Includes people and politics. Beginning of time at Witham, as assistant. Thwarted romance with Miss Kemble, his master’s daughter. Time back home. Essex Review, vol.xxiv, 1915, pages 92 to 97 He says Witham society tended to be divided between Church and Dissent, but he was acceptable to both (though see next article). Set up own practice which gradually grew. Treated landlady. Bought practice from a doctor who was leaving. Essex Review, vol.xxiv, 1915, pages 119 to 126 Success. Good at shooting. Some restriction from his being a Dissenter. 1814 very very cold spell. Development of steam and gas. Fate of quill pens. Severe criminal laws. Visit of young Edwin Landseer – bad shot. Sale of EL pics later. Essex Review, vol.xxv, 1916, pages 16 to 22 Mostly a discussion of European events late 18th and early 19th centuries, and oppression in Britain under George III. 19th century, Dixon’s success at his profession and as a radical. Farmers had good life after 1815 e.g. cock-fighting and prize-fighting. Essex Review, vol.xxv, 1916, pages 70 to 78 Fighting and duelling. Fear during Napoleonic Wars. Long essay about ‘Misers and Hoarders’, especially Essex farmers etc. Essex Review, vol.xxv, 1916, pages 108 to 116 Hardships of past compared to when he is writing (1870s). E.g. old taxes. Discussion of Prime Minister Pitt and his opponent Fox. Description of arson at Witham in 1828 and hanging of James Cook. Also Dixon’s suggestion that Edmund Potto, another suspect, was suffering from Monomania, and a description of the rest of Potto’s trial. Discussion of beer and drinking.
Grandparents William Wager === Agnes Hannah i.e. Granny Wager, midwife
Brought Ted up part of time.
father, Mott, later in Maltings Lane
Ted born 1913 Guithavon Vall.
Split up c 1919
two of young sons died c 1920, ie Ted’s brothers)
Ted’s mother, Edith Emily Mott nee Wager
(was first marr to Smith)
Went as nanny in London after split
When Granny W died, her dau (Ted’s mother Edith) came back to look after William (Ted’s grandfather)
Then c 1933 she and Ted to Guithavon St where Ted married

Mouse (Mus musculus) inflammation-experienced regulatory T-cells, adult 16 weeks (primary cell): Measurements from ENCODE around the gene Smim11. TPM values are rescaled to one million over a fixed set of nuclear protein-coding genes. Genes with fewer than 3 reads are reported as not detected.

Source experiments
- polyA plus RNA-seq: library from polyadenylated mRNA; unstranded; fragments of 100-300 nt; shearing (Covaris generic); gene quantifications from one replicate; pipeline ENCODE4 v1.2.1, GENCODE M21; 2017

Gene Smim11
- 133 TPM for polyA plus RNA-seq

Born 1913 at 11 Guithavon Valley.
Parents. Split up when he was about five, six or seven. On Mott side he only knew his grandmother who died when he was about ten.
His mother was a Wager (Edith Emily) and her parents were William Wager (on the railway, big in the National Union of Railwaymen) and Agnes Hannah Wager (second marriage, previous one to Smith, known as Granny Wager, midwife).
After the split his mother went as a nanny in London and his father stayed in Witham, eventually in Maltings Lane.
School. Maldon Road school when went to Trafalgar Square.
Moved from Valley to farm near Kelvedon briefly, after brothers had died c 1920. Back to Witham (Trafalgar Square) soon after to grandmother Wager because parents split up and his mother went to London. Elsewhere says remembers Square in First World War so perhaps there by 1918 in fact.
Then when Ted’s grandma Wager died, mother came back to look after the grandfather, William Wager.
About 1933, he and his mother to 9 Guithavon Street. Lived there at first after married in 1941.
In 1947, into prefab at 12 Bramston Green.
When prefabs rebuilt in 1983, into 22 Bramston Green.
Ted was middle one of three boys, the others died of flu about 1920 (or maybe a bit earlier in fact)
Married Doris Eley in March 1941 at St Nicholas church. She was born at Bradwell and came to Chess Lane in about 1930 in her late teens with parents
Errand boy at Palmer’s saddlers when about 11 i.e.1924